Selena Gomez delivered an empowering speech about destigmatizing mental health as she dished on her own struggles at the Mental Health Youth Action Forum at the White House on Wednesday.
The Only Murders in the Building actor began her speech with her own journey of struggling with mental health issues at the forum which brought together young leaders who are working on creative ways to support mental health in America.
Gomez said, "Just to throw in a little bit of my journey, I felt like once I found out what was going on mentally, I found that there was more freedom for me to be okay with what I had, because I was learning about it."
"Bringing attention to mental health through media or just by talking about your journeys can help," the actor added. "It sets the example that it's a topic that can and should be discussed freely and without shame.”
She continued: "Mental health is very personal for me, and I hope that by using my platform to share my own story and working with incredible people like all of you," she said. "I can help others feel less alone and find the help they need, which is honestly all I want."
“When it comes to talking about and destigmatizing mental health, I want to ensure that everyone, no matter their age, their race, religion, sexual orientation, have access to services that support their mental health," she further stated at the event.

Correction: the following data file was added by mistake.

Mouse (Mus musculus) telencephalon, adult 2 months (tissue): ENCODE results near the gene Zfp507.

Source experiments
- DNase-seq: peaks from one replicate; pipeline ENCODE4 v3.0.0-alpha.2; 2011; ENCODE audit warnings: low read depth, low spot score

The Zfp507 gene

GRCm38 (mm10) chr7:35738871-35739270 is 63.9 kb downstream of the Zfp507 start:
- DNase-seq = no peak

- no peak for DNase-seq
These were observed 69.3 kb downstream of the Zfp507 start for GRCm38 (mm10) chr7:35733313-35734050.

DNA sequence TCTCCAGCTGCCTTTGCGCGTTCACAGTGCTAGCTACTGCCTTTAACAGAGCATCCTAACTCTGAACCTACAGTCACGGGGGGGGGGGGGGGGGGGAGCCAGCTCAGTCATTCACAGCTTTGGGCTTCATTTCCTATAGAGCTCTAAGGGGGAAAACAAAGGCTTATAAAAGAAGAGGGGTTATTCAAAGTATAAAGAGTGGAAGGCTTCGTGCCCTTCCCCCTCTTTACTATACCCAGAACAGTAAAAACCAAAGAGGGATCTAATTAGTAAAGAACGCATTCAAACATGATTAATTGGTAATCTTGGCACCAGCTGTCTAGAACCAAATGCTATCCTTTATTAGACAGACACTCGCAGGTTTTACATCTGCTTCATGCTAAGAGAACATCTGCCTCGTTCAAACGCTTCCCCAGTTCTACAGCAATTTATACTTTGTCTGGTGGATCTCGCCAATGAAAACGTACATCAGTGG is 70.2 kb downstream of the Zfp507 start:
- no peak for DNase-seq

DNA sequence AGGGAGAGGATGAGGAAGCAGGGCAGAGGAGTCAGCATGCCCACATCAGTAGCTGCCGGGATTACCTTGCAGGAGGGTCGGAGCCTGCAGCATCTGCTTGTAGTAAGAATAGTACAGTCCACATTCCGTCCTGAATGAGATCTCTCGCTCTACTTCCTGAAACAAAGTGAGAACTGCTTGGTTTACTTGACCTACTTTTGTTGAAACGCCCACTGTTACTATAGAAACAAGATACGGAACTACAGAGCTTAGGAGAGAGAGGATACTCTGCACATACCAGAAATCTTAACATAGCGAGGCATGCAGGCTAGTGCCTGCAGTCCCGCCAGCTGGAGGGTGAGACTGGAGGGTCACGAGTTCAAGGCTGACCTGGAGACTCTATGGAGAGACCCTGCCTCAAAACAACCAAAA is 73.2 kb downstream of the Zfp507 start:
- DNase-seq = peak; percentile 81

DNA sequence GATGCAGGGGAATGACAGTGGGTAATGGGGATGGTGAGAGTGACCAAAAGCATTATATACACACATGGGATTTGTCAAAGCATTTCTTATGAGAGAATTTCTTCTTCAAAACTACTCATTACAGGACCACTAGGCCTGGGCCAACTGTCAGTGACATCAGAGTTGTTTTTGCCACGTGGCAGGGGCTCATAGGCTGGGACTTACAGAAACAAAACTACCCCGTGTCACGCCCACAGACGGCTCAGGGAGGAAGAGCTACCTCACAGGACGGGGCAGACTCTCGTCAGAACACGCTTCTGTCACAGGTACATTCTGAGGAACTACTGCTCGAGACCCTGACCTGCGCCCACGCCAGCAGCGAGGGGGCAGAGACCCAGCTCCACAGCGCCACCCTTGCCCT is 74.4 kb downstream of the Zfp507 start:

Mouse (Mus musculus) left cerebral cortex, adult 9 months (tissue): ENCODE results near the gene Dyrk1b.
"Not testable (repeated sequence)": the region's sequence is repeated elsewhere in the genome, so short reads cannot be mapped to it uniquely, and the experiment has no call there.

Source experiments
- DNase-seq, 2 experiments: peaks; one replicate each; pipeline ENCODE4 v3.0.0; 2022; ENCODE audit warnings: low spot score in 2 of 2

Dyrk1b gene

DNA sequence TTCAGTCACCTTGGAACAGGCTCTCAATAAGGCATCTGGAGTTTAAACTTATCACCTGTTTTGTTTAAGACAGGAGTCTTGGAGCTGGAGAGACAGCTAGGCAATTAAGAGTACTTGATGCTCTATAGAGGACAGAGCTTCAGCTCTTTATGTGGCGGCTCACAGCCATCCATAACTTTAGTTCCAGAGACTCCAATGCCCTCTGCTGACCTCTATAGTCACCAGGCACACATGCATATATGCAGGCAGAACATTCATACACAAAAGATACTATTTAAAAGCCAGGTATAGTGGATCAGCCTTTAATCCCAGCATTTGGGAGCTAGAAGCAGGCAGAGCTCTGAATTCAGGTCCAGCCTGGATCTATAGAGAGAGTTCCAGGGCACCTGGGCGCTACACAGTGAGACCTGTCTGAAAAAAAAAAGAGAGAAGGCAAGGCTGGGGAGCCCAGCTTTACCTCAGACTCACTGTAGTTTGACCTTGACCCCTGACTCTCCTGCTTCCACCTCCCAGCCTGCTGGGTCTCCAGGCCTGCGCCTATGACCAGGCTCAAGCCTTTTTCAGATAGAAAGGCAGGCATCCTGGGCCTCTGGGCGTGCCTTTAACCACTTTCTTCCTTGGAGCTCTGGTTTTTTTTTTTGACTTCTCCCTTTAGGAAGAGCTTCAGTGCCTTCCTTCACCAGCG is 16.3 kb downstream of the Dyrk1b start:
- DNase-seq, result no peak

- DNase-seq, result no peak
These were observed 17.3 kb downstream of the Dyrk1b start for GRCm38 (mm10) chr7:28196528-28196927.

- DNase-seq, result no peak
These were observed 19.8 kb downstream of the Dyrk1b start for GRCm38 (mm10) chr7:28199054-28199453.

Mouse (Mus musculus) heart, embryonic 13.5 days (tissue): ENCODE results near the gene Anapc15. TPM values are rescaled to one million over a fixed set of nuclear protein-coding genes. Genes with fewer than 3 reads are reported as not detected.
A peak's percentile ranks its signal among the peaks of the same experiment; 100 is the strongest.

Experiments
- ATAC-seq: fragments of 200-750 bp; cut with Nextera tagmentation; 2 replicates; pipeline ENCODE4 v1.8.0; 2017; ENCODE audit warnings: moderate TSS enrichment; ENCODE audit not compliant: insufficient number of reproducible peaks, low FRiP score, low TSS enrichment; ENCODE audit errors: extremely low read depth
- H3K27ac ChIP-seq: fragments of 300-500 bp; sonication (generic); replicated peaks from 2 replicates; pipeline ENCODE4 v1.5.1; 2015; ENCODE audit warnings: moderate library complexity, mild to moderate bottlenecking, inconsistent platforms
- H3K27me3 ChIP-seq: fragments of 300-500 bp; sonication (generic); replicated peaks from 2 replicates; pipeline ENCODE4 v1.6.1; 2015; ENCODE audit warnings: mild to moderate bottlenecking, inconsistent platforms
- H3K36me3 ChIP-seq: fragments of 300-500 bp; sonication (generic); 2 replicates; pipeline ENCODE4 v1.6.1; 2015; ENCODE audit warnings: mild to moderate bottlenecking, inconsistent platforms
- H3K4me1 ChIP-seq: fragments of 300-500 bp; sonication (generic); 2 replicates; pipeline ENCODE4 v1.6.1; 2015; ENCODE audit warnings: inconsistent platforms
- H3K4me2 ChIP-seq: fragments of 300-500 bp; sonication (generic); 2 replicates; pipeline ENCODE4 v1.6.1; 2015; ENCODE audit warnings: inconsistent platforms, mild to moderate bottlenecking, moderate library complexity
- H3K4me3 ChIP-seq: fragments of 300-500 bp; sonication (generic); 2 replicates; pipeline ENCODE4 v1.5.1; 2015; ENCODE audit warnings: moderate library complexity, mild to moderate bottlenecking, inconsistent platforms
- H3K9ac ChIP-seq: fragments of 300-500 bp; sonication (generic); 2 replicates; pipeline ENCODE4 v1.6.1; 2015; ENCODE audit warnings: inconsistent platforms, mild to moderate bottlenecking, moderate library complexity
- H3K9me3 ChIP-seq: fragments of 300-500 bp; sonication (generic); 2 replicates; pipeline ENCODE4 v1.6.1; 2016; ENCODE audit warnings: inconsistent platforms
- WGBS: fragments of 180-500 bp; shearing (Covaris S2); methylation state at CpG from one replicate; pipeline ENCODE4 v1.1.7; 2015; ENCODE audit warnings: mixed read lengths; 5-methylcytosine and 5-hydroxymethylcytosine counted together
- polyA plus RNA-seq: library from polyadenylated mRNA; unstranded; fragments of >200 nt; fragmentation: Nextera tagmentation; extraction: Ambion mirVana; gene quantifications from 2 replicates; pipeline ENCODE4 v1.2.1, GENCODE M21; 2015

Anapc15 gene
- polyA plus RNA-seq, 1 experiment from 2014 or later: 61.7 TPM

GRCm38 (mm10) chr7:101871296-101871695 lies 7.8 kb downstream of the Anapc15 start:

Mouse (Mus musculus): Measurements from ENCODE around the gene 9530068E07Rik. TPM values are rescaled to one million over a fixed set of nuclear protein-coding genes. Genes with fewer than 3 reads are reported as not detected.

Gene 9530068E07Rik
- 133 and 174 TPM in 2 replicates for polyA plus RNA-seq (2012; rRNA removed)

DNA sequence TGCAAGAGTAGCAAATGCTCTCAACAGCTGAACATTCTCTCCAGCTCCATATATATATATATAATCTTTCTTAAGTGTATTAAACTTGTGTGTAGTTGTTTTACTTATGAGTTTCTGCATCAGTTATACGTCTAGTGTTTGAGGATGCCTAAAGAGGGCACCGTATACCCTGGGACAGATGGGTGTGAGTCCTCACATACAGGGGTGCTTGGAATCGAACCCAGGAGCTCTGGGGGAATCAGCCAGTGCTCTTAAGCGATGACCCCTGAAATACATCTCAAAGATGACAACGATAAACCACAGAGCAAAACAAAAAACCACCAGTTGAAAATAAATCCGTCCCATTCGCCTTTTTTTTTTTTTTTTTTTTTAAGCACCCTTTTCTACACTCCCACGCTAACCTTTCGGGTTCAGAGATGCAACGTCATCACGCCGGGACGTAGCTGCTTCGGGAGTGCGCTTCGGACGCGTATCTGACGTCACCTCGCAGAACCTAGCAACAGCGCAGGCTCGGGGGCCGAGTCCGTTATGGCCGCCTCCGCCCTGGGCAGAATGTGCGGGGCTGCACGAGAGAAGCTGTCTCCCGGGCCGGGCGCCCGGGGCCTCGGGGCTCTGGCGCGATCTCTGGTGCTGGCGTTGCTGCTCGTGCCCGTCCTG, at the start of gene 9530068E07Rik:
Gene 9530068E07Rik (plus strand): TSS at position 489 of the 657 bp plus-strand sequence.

Gomez was joined by First Lady Jill Biden, Ambassador Susan Rice, US Surgeon General Vivek Murthy along with 30 youth mental health activists at the event. She also talked about her beauty brand Rare Beauty and how it helps in advocating mental health.
"My brand Rare Beauty and the Rare Impact Fund supports organizations that expand access to mental health services and education for young people and we partner with mental health experts and non-profits throughout the year to share free educational resources," she pointed out.
Concluding her speech, Gomez challenges other buisinesses and individuals to make a difference in the world by taking action to destigmatize mental health, adding, “We need as much help as we can possibly get developing resources and services and increasing access to those services for young people.”
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